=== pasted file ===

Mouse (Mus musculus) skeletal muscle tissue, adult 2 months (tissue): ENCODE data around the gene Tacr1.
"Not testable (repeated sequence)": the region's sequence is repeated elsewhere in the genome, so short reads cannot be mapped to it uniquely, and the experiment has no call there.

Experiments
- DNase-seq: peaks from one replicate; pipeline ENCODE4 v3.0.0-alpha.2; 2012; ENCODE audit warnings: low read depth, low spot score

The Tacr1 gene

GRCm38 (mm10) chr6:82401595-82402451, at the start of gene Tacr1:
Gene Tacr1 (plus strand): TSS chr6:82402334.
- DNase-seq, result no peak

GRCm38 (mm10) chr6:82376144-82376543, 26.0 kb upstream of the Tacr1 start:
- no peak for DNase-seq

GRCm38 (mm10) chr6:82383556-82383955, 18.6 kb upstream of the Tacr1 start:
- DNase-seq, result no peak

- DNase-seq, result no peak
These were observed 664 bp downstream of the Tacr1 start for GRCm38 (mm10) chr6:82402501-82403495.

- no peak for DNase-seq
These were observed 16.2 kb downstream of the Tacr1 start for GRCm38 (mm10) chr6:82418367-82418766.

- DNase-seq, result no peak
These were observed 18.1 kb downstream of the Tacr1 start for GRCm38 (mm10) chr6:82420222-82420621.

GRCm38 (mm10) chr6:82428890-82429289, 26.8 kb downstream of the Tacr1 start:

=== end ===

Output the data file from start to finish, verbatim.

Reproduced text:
Mouse (Mus musculus) skeletal muscle tissue, adult 2 months (tissue): ENCODE data around the gene Tacr1.
"Not testable (repeated sequence)": the region's sequence is repeated elsewhere in the genome, so short reads cannot be mapped to it uniquely, and the experiment has no call there.

Experiments
- DNase-seq: peaks from one replicate; pipeline ENCODE4 v3.0.0-alpha.2; 2012; ENCODE audit warnings: low read depth, low spot score

The Tacr1 gene

GRCm38 (mm10) chr6:82401595-82402451, at the start of gene Tacr1:
Gene Tacr1 (plus strand): TSS chr6:82402334.
- DNase-seq, result no peak

GRCm38 (mm10) chr6:82376144-82376543, 26.0 kb upstream of the Tacr1 start:
- no peak for DNase-seq

GRCm38 (mm10) chr6:82383556-82383955, 18.6 kb upstream of the Tacr1 start:
- DNase-seq, result no peak

- DNase-seq, result no peak
These were observed 664 bp downstream of the Tacr1 start for GRCm38 (mm10) chr6:82402501-82403495.

- no peak for DNase-seq
These were observed 16.2 kb downstream of the Tacr1 start for GRCm38 (mm10) chr6:82418367-82418766.

- DNase-seq, result no peak
These were observed 18.1 kb downstream of the Tacr1 start for GRCm38 (mm10) chr6:82420222-82420621.

GRCm38 (mm10) chr6:82428890-82429289, 26.8 kb downstream of the Tacr1 start: